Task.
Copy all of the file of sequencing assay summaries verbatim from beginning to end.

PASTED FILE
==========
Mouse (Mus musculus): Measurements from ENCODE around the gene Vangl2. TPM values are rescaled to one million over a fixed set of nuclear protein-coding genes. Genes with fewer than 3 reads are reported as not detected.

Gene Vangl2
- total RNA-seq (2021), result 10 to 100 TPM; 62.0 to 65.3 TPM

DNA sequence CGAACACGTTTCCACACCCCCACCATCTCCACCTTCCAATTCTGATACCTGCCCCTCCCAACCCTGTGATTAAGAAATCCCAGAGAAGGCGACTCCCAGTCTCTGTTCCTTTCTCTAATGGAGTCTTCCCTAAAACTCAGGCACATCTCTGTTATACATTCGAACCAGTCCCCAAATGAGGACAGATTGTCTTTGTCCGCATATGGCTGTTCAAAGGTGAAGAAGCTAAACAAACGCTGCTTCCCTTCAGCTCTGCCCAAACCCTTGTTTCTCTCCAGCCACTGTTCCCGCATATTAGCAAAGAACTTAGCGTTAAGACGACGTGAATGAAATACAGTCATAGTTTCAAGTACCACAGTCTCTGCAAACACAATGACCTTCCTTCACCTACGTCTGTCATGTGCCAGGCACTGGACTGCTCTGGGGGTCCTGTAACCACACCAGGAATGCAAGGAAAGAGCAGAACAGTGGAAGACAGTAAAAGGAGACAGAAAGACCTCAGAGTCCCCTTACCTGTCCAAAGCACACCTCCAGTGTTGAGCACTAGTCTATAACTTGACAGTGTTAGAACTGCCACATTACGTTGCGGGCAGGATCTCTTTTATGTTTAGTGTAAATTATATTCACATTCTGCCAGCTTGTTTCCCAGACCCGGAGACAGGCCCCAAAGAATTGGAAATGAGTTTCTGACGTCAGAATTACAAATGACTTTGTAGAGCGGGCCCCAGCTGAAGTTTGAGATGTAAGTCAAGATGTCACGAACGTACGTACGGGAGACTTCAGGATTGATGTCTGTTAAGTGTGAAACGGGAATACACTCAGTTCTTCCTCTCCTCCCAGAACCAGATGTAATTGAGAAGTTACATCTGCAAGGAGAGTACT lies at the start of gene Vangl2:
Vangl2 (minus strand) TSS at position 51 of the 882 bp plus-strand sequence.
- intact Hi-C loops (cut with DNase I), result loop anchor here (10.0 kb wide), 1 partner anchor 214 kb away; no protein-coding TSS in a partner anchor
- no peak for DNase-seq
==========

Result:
Mouse (Mus musculus): Measurements from ENCODE around the gene Vangl2. TPM values are rescaled to one million over a fixed set of nuclear protein-coding genes. Genes with fewer than 3 reads are reported as not detected.

Gene Vangl2
- total RNA-seq (2021), result 10 to 100 TPM; 62.0 to 65.3 TPM

DNA sequence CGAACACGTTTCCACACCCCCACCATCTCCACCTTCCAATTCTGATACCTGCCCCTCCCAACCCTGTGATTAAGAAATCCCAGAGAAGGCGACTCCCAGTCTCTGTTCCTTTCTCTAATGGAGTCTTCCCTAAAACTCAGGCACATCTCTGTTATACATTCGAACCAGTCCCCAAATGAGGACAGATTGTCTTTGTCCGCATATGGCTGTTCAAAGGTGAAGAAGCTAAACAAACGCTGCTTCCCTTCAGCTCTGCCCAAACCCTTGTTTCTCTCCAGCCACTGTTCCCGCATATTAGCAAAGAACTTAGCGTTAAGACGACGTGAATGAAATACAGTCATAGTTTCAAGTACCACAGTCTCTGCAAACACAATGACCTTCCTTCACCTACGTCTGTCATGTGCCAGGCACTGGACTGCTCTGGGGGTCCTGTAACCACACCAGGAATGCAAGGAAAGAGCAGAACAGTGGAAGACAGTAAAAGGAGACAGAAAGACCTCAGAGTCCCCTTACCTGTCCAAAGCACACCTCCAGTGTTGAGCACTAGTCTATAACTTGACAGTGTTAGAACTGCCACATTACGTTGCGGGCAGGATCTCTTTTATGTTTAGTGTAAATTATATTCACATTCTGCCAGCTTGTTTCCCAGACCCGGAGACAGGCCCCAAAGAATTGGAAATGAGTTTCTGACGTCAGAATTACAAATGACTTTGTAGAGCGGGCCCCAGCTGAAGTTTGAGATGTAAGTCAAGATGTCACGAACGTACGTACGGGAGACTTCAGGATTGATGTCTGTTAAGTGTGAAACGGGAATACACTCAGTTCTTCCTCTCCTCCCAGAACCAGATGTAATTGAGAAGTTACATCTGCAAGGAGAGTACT lies at the start of gene Vangl2:
Vangl2 (minus strand) TSS at position 51 of the 882 bp plus-strand sequence.
- intact Hi-C loops (cut with DNase I), result loop anchor here (10.0 kb wide), 1 partner anchor 214 kb away; no protein-coding TSS in a partner anchor
- no peak for DNase-seq